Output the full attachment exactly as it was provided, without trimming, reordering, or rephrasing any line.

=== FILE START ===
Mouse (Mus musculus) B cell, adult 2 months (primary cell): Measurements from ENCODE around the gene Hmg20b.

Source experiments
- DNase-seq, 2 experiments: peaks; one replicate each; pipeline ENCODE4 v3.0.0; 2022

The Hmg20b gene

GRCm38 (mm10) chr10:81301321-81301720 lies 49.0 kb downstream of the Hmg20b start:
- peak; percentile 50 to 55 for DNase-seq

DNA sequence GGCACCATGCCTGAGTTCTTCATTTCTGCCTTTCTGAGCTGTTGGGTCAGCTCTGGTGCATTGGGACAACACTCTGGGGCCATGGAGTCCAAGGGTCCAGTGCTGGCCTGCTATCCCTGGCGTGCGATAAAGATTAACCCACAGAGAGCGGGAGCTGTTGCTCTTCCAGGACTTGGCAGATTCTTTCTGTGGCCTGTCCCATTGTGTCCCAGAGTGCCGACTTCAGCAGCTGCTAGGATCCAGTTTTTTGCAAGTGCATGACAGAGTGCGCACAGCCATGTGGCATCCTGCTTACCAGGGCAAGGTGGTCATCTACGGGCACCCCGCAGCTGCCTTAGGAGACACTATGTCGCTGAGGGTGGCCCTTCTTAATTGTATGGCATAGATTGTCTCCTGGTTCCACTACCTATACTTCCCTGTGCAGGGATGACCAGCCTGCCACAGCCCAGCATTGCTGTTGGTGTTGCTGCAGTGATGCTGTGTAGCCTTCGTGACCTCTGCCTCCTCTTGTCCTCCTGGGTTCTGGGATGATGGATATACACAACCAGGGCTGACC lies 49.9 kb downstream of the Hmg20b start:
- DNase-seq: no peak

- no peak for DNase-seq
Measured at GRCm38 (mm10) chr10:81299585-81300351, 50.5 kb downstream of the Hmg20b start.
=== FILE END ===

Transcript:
Mouse (Mus musculus) B cell, adult 2 months (primary cell): Measurements from ENCODE around the gene Hmg20b.

Source experiments
- DNase-seq, 2 experiments: peaks; one replicate each; pipeline ENCODE4 v3.0.0; 2022

The Hmg20b gene

GRCm38 (mm10) chr10:81301321-81301720 lies 49.0 kb downstream of the Hmg20b start:
- peak; percentile 50 to 55 for DNase-seq

DNA sequence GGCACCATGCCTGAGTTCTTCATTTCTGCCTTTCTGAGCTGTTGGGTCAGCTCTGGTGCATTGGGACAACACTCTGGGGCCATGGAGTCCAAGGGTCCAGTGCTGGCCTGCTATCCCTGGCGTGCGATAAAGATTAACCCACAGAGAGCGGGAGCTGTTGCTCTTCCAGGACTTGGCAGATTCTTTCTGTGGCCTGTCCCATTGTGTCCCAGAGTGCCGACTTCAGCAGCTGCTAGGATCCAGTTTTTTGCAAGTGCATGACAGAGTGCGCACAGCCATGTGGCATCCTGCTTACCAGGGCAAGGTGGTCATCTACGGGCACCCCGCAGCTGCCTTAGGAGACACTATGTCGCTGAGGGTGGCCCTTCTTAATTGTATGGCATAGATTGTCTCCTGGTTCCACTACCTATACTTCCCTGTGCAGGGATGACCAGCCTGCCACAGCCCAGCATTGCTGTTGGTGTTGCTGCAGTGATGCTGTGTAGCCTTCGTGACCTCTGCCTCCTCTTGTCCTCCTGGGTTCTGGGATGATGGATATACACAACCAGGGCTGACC lies 49.9 kb downstream of the Hmg20b start:
- DNase-seq: no peak

- no peak for DNase-seq
Measured at GRCm38 (mm10) chr10:81299585-81300351, 50.5 kb downstream of the Hmg20b start.